Details about our arrangement with Coursera will be made public over the next few days.  If you have an interest in online instruction or if you have ideas for courses that you think might have particular value, I invite you to express that interest to me or to Professor Rich DeMillo in his role as chair of my Council for Educational Technology. Your support and participation in this experiment will be critical to its success.
Rafael L. Bras,
Provost and Executive Vice President for Academic Affairs

July 17, 2012 at 2:56 am 5 comments

E-mails show UVa board wanted a big online push: McLuhan rolls over in grave

Released emails suggest that one of the reasons that the University of Virginia’s Board of Visitors ousted President Teresa Sullivan was that she was resistant to online education:

Various theories have been traded among UVa-watchers in the last 10 days about the source of conflict between Sullivan and the board, and the e-mail records suggest that online education may have been among them. In her statement on the day the board announced Sullivan’s departure, Dragas used language similar to some of the columns that were being shared among board members, saying “We also believe that higher education is on the brink of a transformation now that online delivery has been legitimized by some of the elite institutions.”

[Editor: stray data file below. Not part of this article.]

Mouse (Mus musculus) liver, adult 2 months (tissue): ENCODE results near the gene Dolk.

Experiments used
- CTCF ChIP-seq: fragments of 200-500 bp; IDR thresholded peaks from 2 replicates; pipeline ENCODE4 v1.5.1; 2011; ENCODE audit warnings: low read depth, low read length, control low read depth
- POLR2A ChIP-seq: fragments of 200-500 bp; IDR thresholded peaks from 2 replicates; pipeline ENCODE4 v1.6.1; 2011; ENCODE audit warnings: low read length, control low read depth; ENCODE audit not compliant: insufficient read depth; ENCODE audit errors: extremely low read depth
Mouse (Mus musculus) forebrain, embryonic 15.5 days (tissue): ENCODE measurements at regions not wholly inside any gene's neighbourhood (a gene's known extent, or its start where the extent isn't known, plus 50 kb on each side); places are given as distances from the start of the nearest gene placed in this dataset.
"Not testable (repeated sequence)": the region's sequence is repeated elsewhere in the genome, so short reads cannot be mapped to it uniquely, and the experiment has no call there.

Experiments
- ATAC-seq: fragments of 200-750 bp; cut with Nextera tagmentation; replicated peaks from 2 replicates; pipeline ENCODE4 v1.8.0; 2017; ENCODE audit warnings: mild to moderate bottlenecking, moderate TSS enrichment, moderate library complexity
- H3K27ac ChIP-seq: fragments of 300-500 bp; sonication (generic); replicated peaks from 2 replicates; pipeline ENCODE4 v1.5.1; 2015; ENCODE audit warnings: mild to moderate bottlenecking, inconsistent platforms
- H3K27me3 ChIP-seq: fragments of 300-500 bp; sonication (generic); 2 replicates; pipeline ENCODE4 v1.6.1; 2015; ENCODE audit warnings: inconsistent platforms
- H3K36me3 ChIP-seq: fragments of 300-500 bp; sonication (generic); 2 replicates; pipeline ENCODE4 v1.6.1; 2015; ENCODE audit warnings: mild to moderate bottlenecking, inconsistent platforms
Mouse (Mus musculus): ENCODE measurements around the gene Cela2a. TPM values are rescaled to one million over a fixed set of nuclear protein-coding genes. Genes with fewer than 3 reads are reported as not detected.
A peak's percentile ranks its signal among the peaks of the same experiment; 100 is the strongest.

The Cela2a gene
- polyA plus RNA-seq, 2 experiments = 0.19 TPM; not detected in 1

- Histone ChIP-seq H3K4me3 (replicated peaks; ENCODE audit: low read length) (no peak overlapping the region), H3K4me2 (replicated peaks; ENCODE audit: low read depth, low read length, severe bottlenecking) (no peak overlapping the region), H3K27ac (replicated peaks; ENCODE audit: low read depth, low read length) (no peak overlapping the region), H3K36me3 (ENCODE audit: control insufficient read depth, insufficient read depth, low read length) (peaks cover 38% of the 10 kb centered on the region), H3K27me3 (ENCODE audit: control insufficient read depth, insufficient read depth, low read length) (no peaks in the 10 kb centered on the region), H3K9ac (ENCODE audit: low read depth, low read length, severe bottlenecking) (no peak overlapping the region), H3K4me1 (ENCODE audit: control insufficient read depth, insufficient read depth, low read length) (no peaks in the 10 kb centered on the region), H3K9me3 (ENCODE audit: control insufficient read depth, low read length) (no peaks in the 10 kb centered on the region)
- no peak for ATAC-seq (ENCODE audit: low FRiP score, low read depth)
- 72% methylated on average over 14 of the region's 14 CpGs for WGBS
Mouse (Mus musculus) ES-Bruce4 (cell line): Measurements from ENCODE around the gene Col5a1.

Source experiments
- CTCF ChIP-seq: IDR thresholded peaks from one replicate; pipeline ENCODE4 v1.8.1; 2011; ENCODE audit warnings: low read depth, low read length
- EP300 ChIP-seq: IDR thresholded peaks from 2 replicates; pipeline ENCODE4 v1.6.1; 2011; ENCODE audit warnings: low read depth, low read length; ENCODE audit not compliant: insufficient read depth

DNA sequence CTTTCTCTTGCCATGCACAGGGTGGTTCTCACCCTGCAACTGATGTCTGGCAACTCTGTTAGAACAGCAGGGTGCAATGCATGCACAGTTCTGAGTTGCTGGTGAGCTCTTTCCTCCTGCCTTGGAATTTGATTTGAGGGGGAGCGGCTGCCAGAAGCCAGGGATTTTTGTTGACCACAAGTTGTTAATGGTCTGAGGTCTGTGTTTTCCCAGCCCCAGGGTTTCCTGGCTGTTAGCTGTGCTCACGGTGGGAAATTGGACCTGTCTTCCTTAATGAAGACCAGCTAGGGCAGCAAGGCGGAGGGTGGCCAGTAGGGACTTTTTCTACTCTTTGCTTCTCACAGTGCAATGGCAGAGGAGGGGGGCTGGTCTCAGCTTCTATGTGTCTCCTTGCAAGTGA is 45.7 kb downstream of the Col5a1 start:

Sullivan is not quoted at length in the e-mail files that were released, but one from an alumnus/donor to Kington says that Sullivan provided a “pedestrian” answer to a question about how UVa was embracing the online education revolution. Sullivan is not responding to press inquiries at this time, but sources familiar with discussions she has had on distance education said that she viewed it as an important trend, but had expressed skepticism about the idea that it was a quick fix to solving financial problems, and that she viewed distance education as having the potential to cost a lot of money without delivering financial gains. Sources also said she viewed distance education as an issue on which faculty input was crucial.